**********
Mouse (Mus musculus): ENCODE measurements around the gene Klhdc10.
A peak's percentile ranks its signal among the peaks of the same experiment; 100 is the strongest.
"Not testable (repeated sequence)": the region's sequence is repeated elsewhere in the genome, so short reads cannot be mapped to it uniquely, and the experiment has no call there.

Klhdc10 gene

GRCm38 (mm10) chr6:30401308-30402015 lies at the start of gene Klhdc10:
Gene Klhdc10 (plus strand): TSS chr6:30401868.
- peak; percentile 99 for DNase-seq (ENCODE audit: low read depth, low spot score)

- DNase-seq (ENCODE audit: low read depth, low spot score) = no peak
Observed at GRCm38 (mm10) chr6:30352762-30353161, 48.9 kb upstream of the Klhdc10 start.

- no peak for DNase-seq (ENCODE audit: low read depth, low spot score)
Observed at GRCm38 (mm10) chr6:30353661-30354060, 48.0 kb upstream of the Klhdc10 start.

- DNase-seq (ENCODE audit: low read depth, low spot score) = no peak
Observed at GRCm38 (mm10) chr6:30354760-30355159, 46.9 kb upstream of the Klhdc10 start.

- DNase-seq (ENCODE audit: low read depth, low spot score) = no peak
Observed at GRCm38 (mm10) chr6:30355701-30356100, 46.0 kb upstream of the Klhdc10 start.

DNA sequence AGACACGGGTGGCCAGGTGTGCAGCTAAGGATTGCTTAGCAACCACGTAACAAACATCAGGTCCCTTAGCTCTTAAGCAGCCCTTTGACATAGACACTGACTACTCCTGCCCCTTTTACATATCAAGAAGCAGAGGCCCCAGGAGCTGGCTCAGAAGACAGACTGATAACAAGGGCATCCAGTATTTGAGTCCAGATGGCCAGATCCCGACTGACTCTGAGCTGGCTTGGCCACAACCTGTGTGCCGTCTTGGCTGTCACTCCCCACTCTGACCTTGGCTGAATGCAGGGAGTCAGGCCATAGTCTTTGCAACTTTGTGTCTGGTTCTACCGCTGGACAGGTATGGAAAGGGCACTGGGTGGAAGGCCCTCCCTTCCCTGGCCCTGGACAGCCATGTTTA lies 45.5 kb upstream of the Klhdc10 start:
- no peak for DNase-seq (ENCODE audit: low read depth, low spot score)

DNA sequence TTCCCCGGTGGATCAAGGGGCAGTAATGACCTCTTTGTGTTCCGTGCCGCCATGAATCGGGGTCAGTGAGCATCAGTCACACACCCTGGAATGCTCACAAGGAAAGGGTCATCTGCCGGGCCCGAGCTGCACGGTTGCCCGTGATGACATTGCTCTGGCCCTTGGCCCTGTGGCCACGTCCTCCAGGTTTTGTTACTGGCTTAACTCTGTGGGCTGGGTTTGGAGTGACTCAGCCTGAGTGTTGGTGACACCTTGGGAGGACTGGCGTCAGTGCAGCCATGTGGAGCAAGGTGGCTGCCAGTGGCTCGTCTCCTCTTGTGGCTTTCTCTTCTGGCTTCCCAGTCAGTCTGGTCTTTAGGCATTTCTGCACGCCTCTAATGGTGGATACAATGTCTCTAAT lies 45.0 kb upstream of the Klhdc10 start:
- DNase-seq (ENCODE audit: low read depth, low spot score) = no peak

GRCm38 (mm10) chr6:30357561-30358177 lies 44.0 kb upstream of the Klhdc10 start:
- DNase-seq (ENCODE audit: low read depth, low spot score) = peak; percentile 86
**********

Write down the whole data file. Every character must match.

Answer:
Mouse (Mus musculus): ENCODE measurements around the gene Klhdc10.
A peak's percentile ranks its signal among the peaks of the same experiment; 100 is the strongest.
"Not testable (repeated sequence)": the region's sequence is repeated elsewhere in the genome, so short reads cannot be mapped to it uniquely, and the experiment has no call there.

Klhdc10 gene

GRCm38 (mm10) chr6:30401308-30402015 lies at the start of gene Klhdc10:
Gene Klhdc10 (plus strand): TSS chr6:30401868.
- peak; percentile 99 for DNase-seq (ENCODE audit: low read depth, low spot score)

- DNase-seq (ENCODE audit: low read depth, low spot score) = no peak
Observed at GRCm38 (mm10) chr6:30352762-30353161, 48.9 kb upstream of the Klhdc10 start.

- no peak for DNase-seq (ENCODE audit: low read depth, low spot score)
Observed at GRCm38 (mm10) chr6:30353661-30354060, 48.0 kb upstream of the Klhdc10 start.

- DNase-seq (ENCODE audit: low read depth, low spot score) = no peak
Observed at GRCm38 (mm10) chr6:30354760-30355159, 46.9 kb upstream of the Klhdc10 start.

- DNase-seq (ENCODE audit: low read depth, low spot score) = no peak
Observed at GRCm38 (mm10) chr6:30355701-30356100, 46.0 kb upstream of the Klhdc10 start.

DNA sequence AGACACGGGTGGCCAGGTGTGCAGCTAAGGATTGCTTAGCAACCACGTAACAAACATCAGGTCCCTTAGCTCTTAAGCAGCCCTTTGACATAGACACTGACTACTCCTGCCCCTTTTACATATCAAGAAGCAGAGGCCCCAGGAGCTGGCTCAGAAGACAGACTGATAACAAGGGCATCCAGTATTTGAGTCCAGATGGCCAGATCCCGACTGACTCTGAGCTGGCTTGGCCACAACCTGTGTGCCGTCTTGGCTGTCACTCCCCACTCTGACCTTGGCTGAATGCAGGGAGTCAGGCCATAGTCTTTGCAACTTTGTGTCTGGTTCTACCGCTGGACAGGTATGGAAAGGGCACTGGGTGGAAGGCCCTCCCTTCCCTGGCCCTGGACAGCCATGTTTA lies 45.5 kb upstream of the Klhdc10 start:
- no peak for DNase-seq (ENCODE audit: low read depth, low spot score)

DNA sequence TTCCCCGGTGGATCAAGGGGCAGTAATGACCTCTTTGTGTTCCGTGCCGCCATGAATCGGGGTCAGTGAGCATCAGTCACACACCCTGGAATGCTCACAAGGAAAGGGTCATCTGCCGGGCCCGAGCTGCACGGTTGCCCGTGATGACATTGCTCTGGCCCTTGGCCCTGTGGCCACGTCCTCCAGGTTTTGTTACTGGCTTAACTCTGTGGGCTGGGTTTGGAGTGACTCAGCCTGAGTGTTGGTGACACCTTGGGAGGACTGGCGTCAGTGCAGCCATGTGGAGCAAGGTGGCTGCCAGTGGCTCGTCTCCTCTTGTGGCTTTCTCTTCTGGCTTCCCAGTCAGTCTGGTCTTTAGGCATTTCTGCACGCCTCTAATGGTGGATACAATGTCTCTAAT lies 45.0 kb upstream of the Klhdc10 start:
- DNase-seq (ENCODE audit: low read depth, low spot score) = no peak

GRCm38 (mm10) chr6:30357561-30358177 lies 44.0 kb upstream of the Klhdc10 start:
- DNase-seq (ENCODE audit: low read depth, low spot score) = peak; percentile 86